Gender identity development service for children rated ‘inadequate’ by inspectors
Thursday, January 21, 2021
The UK’s largest gender identity service for children has been rated ‘inadequate’ by the Care Quality Commission amid concerns young people at risk of self-harm are waiting up to two years for treatment.
The Tavistock and Portman NHS Foundation Trust, which runs the Gender Identity Development Service (GIDS) through clinics in London and Leeds, faced immediate enforcement action following a visit from inspectors in November.
The report, published this week, notes that the service is “difficult to access” meaning more than 4,600 young people were waiting for treatment at the time of the inspection.
The average waiting time for initial appointments was around 18 months with some patients waiting two years, it adds.
Staff “did not always assess and manage risk well” despite many patients waiting for an initial appointment being recognised as at increased risk of self-harm, inspectors say.
“The size of the waiting list meant that staff were unable to proactively manage the risks to patients waiting for a first appointment. For those young people receiving a service, individual risk assessments were not always in place with plans for how to manage these risks,” the report states.
It also adds that high caseloads placed added pressure on individual staff members, impacting on care and risk-management for children. A third of staff members had caseloads of 60 patients at any one time, the report shows.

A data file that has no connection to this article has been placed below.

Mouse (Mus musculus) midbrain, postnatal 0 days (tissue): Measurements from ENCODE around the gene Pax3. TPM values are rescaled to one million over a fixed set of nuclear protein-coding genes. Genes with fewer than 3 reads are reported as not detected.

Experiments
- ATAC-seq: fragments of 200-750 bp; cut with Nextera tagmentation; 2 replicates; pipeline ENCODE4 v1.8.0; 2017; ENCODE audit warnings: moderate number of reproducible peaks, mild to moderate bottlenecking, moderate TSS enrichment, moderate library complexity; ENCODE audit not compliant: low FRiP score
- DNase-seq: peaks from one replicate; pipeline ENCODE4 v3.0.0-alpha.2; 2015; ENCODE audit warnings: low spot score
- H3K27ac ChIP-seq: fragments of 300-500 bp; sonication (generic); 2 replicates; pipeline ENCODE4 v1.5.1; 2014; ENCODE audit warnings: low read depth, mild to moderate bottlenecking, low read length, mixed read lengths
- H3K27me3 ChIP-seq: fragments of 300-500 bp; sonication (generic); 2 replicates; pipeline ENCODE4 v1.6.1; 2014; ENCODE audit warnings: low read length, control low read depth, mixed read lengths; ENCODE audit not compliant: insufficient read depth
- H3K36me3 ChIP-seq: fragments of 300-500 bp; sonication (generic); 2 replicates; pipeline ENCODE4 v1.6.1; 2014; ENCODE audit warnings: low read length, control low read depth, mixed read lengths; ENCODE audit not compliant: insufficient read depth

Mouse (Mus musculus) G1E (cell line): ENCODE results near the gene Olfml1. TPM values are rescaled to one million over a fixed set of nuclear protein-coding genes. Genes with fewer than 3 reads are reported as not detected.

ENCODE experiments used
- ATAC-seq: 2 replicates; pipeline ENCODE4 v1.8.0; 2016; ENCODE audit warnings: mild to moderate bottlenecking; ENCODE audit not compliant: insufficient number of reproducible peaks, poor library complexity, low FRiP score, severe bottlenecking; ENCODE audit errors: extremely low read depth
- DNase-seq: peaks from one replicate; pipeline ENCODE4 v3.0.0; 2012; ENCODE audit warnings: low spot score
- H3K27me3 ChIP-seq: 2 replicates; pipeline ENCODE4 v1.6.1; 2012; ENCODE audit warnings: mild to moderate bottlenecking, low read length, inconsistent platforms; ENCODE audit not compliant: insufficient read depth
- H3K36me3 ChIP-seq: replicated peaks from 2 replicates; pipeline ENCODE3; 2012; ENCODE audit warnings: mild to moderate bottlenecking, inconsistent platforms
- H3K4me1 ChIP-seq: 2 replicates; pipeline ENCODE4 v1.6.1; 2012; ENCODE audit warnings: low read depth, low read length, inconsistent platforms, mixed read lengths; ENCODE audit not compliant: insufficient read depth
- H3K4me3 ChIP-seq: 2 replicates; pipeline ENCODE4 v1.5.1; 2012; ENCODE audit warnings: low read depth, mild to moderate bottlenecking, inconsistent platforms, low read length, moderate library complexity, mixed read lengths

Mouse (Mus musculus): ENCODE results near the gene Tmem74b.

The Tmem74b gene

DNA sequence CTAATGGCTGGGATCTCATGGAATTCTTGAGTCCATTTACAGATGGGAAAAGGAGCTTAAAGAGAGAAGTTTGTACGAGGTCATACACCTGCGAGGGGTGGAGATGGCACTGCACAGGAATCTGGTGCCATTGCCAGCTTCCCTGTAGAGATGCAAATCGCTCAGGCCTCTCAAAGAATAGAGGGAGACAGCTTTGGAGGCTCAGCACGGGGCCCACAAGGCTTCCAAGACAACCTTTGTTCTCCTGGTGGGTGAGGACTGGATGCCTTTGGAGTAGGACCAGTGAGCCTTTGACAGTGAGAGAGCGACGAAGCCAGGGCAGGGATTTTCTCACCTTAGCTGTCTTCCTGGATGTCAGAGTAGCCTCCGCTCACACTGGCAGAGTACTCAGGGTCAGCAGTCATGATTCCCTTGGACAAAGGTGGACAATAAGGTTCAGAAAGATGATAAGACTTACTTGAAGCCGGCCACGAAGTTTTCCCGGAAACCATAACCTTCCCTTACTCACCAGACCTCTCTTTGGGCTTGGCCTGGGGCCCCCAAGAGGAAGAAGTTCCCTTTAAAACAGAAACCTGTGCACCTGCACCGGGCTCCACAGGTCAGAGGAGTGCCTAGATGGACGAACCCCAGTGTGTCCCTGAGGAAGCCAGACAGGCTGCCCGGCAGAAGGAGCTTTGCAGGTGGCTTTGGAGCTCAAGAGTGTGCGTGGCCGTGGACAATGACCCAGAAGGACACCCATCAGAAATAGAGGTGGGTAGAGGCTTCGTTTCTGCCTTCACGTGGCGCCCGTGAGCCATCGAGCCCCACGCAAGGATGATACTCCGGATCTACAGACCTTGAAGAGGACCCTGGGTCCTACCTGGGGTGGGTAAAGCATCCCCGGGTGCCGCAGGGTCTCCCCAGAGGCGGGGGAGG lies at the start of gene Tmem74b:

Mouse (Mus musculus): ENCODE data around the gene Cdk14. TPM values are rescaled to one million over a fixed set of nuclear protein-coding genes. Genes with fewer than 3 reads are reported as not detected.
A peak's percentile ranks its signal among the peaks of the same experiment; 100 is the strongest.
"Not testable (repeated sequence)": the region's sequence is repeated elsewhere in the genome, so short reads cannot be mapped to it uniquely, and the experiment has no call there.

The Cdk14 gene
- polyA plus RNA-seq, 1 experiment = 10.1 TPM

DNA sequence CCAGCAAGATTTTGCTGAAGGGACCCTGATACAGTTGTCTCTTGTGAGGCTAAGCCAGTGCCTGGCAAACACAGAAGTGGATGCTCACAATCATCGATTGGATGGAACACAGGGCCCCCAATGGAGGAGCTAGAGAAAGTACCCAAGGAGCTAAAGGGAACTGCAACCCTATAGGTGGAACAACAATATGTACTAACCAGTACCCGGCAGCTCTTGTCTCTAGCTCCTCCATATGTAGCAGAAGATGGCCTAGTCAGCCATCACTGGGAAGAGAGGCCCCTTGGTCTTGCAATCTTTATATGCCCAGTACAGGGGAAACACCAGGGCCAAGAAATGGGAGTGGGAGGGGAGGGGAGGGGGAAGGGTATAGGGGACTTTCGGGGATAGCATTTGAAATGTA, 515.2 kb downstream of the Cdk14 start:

Inspectors also criticised the leadership of the service, stating it was “not consistently well led” and staff did not always feel respected, supported and valued, while some said they felt unable to raise concerns without fear of retribution.
Concerns were raised about record-keeping at the service before January 2020, following the CQC’s last inspection at the clinic in 2016.
“Staff had not consistently recorded the competency, capacity and consent of patients referred for medical treatment before January 2020. However, since this date these decisions had been recorded,” it states.
Inspectors further noted that “records of clinical sessions did not include any structured plans for care or further action”, and questioned the standard of ongoing care for patients, stating: “Staff did not develop holistic care plans for young people.”
However, inspectors rated the quality of care delivered by the service as “good”, adding that feedback from young people and families being seen at the service was overwhelmingly positive about the care and support provided.
The report was published as the trust was granted leave to appeal a High Court ruling which barred it from referring under-16s for treatment involving puberty blockers.
A spokesman for Tavistock and Portman NHS Foundation Trust said: “We take the CQC’s report very seriously and would like to say sorry to patients for the length of time they are waiting to be seen, which was a critical factor in arriving at this rating. We know the difficulty this wait is causing them and their families and we agree with the CQC that the growth in referrals has exceeded the capacity of the service.
We very much accept the need for improvements in our assessments, systems and processes. In addition, we have submitted our plan to improve the management of our waiting list to the CQC and are working with our commissioners, NHS England, and others to improve access to the service. We are determined to get this right for children and young people and will be agreeing a full action plan with the CQC to address further concerns.
“Above all, we remain focused on providing a high quality service to children and young people in our care and supporting our staff who, despite the challenging context they have been working in, have been praised by the CQC for their understanding, compassion and kindness. Patient feedback was reported as overwhelmingly positive and we will involve both patients and staff as we build on these strengths.
"The Tavistock and Portman NHS Foundation Trust is committed to providing high quality care to patients and its overall rating remains ‘good’.”